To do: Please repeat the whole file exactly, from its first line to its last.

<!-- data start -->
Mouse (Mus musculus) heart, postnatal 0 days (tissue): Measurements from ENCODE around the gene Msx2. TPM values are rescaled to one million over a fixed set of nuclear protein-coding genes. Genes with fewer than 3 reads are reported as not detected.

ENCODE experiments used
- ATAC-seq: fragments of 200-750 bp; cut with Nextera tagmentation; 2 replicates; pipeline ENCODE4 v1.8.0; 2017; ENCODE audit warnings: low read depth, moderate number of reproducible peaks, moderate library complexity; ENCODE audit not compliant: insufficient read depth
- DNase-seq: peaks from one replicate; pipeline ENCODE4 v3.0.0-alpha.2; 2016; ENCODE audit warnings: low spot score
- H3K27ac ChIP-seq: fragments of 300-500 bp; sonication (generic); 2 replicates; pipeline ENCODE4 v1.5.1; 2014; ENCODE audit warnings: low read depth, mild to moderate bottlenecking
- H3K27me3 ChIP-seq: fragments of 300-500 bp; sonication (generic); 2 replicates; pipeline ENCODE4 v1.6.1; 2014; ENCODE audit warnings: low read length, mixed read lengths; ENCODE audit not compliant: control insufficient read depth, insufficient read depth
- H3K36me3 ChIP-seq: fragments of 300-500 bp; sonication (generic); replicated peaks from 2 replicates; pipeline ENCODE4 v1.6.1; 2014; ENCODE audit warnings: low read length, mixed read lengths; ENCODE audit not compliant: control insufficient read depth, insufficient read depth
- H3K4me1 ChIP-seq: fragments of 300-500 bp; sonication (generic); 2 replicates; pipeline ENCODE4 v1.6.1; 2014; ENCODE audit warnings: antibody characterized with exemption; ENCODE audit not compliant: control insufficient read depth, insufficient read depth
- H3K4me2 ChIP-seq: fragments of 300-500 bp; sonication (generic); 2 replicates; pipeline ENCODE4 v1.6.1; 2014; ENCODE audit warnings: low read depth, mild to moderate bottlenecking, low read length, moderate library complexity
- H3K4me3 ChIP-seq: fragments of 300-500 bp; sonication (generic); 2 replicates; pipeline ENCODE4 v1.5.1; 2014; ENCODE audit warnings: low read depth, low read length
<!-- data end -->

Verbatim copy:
Mouse (Mus musculus) heart, postnatal 0 days (tissue): Measurements from ENCODE around the gene Msx2. TPM values are rescaled to one million over a fixed set of nuclear protein-coding genes. Genes with fewer than 3 reads are reported as not detected.

ENCODE experiments used
- ATAC-seq: fragments of 200-750 bp; cut with Nextera tagmentation; 2 replicates; pipeline ENCODE4 v1.8.0; 2017; ENCODE audit warnings: low read depth, moderate number of reproducible peaks, moderate library complexity; ENCODE audit not compliant: insufficient read depth
- DNase-seq: peaks from one replicate; pipeline ENCODE4 v3.0.0-alpha.2; 2016; ENCODE audit warnings: low spot score
- H3K27ac ChIP-seq: fragments of 300-500 bp; sonication (generic); 2 replicates; pipeline ENCODE4 v1.5.1; 2014; ENCODE audit warnings: low read depth, mild to moderate bottlenecking
- H3K27me3 ChIP-seq: fragments of 300-500 bp; sonication (generic); 2 replicates; pipeline ENCODE4 v1.6.1; 2014; ENCODE audit warnings: low read length, mixed read lengths; ENCODE audit not compliant: control insufficient read depth, insufficient read depth
- H3K36me3 ChIP-seq: fragments of 300-500 bp; sonication (generic); replicated peaks from 2 replicates; pipeline ENCODE4 v1.6.1; 2014; ENCODE audit warnings: low read length, mixed read lengths; ENCODE audit not compliant: control insufficient read depth, insufficient read depth
- H3K4me1 ChIP-seq: fragments of 300-500 bp; sonication (generic); 2 replicates; pipeline ENCODE4 v1.6.1; 2014; ENCODE audit warnings: antibody characterized with exemption; ENCODE audit not compliant: control insufficient read depth, insufficient read depth
- H3K4me2 ChIP-seq: fragments of 300-500 bp; sonication (generic); 2 replicates; pipeline ENCODE4 v1.6.1; 2014; ENCODE audit warnings: low read depth, mild to moderate bottlenecking, low read length, moderate library complexity
- H3K4me3 ChIP-seq: fragments of 300-500 bp; sonication (generic); 2 replicates; pipeline ENCODE4 v1.5.1; 2014; ENCODE audit warnings: low read depth, low read length